I looked at my phone. It was after 10 PM. We had been talking for over two hours!

We spoke for another minute or two about some of Carol’s work in the church: she’s been on a mission trip to Guyana to help build a youth center. She’s planned church fundraisers and other ministry events. She serves in the kitchen in the summer youth camp. She’s been a delegate for her church at the annual conference. She volunteers in the church office.

“I’ve also been on an outstanding trip to the Holy Land and participated in the Methodist Church’s Emmaus walk. I experienced an enormous spiritual growth on Emmaus,” she explained.

I knew it was very late and that Tiffany and I need to go, but I wanted to wrap up with one final question.

“What would you like people to know about Jesus?” I asked her.

She listed many important things about Him that she’s learned in her life.

“He will never leave you or forsake you,” she began. “You can always trust Him. He will give you peace, and joy, and be the best friend you could ever want. You have to pray and study the Bible to grow this relationship though. It doesn’t happen on its own.”

As we were standing to leave, she said, “I’m not saying there won’t be any more valleys in my life, but I have the assurance that God will go through them with me.”

I know that she recently experienced another valley this past spring when she had hip replacement surgery.

“I also know that the Bible tells us that when we are weakest, He is strongest. I have certainly found that His strength is enough for me.“

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Photo Credit: Pinimg.com

Portrait of a Servant Girl – Carol’s Story – Part 3

This week’s post is a continuation of Carol’s story in the Portrait of a Servant Girl series.

“I didn’t question God about the cancer,” Carol repeated at another point during our interview.  “But there was a time, years later, that I got very angry with Him. I remember being on my knees crying out to Him, ‘Is this what I get for being good?  I’ve lived my life for you!’” She stopped for a moment and took a deep breath.

“I was so broken,” she continued.  “I asked God, ‘Why would you do this to me?  You just don’t know how broken and rejected I feel!’”

She stopped again, and I could see her shoulders relax.  “After I said that to Him,” she went on, “there was a calm that came over me, and I got quiet.  I felt Him put His hand on my shoulder, and He reminded me of what He went through. He said to me, ‘I understand.  I was rejected, too.’”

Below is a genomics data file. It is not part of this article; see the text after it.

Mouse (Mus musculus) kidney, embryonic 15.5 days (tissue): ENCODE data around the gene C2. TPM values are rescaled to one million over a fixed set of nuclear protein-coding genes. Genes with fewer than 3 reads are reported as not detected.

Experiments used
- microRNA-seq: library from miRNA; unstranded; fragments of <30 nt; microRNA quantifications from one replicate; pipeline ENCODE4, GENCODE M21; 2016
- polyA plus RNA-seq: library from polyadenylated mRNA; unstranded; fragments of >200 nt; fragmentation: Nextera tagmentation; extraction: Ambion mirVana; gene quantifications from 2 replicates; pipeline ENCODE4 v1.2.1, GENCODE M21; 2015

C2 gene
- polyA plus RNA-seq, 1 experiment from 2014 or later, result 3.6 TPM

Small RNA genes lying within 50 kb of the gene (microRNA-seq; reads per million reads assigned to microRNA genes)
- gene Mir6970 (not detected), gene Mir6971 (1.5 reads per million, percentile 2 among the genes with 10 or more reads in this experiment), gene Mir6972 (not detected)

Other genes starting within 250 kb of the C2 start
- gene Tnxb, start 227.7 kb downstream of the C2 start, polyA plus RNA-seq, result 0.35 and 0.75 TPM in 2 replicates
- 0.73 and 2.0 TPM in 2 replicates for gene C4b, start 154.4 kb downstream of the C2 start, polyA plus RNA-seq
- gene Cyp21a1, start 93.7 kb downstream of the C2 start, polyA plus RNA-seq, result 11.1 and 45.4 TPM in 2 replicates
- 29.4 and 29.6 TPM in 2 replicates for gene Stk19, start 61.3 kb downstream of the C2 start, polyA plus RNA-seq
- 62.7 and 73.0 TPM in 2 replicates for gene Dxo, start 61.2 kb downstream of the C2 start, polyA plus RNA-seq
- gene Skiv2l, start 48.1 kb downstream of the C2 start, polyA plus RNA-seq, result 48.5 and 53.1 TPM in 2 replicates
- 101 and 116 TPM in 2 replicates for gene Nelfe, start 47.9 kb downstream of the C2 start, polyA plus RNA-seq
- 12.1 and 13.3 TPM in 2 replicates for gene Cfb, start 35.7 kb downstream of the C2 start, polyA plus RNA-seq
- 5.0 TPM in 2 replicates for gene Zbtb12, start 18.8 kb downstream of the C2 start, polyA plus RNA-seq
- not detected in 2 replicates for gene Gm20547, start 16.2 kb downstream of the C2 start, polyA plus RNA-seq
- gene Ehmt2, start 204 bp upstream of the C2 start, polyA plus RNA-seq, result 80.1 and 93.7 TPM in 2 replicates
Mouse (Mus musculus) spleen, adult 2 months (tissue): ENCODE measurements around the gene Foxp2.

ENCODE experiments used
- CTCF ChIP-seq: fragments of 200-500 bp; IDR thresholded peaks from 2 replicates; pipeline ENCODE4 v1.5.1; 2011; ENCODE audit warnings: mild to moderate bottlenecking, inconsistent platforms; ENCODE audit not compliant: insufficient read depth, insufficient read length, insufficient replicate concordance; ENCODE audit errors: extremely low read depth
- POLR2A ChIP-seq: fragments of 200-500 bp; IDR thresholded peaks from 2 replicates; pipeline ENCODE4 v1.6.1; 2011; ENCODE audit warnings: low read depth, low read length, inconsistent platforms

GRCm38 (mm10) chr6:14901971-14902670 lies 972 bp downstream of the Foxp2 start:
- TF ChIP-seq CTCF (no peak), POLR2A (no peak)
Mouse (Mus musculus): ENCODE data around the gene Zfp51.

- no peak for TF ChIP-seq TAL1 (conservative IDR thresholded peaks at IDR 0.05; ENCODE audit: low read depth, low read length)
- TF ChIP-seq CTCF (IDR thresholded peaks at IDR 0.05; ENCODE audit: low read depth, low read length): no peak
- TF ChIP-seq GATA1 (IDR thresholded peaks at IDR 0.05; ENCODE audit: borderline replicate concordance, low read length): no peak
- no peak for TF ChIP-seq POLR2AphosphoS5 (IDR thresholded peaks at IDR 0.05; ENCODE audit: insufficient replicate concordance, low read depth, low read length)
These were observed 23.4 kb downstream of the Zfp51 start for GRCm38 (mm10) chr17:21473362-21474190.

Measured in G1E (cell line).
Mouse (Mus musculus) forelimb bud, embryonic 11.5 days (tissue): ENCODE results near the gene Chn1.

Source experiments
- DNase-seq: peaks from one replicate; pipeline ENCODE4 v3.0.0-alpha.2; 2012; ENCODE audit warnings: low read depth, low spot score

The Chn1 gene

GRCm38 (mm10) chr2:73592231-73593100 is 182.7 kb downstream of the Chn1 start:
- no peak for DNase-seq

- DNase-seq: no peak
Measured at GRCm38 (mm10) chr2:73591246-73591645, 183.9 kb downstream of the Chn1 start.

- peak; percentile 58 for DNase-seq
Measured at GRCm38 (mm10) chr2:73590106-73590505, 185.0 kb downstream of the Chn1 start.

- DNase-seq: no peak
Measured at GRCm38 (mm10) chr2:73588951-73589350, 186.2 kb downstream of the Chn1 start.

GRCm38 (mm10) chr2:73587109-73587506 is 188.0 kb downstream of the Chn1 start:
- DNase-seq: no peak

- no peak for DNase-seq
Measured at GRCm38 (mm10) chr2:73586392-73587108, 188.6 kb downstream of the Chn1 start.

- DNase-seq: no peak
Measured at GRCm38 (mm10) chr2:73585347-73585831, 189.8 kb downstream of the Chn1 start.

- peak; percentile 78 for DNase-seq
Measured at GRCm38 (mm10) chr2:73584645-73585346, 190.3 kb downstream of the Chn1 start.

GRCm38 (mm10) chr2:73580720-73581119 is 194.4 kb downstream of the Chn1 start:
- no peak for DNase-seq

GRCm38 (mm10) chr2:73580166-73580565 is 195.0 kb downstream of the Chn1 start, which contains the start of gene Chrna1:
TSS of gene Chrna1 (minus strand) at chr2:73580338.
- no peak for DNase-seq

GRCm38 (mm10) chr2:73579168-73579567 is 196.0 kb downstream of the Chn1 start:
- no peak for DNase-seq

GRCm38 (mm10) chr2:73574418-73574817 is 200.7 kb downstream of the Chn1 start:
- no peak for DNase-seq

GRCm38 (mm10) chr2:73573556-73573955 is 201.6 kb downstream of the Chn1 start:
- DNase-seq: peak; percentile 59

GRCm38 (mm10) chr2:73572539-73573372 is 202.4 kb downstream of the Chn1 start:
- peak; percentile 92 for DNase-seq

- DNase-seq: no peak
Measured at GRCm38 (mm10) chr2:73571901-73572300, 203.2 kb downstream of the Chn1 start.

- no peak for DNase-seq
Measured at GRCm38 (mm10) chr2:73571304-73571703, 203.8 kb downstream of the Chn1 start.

There was another pause.

“After that, I still suffered from the rejection, but I did not complain,” she finished, matter-of-factly.

Thirty years prior to this encounter with God, in the mid 70’s, Carol had survived Stage IV colon cancer that metastasized to her lymph nodes.  Now, her world was falling apart again. Her husband of 33 years no longer wanted to be married to her.

“This certainly wasn’t the life I planned,” Carol said earnestly.  “My future looked hopeless. But then I had the encounter with God when He reminded me that He’d been kicked and spat on.  That only one of His disciples stayed with Him until the end. From that day on, my healing began.”

Carol commented that the divorce was worse than cancer.  When I asked her why, she explained that she had control of how she handled cancer, but she couldn’t control the rejection by her husband. That was something she never thought would happen.

“Like the cancer, the divorce brought me even closer to God.”  She explained. “He used the circumstances to grow my faith in Him.”

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Photo Credits: #GODisHOPE

If you’ve never experienced God’s provision during a storm in your life, this probably sounds insane – that you can grow closer to God during adversity.  Of course, it can go the other way easily. You can get angry at God because He’s allowed the storm, and you pull away from Him.

Or, you could turn towards Him, even run to Him, and fall into His arms like Carol did.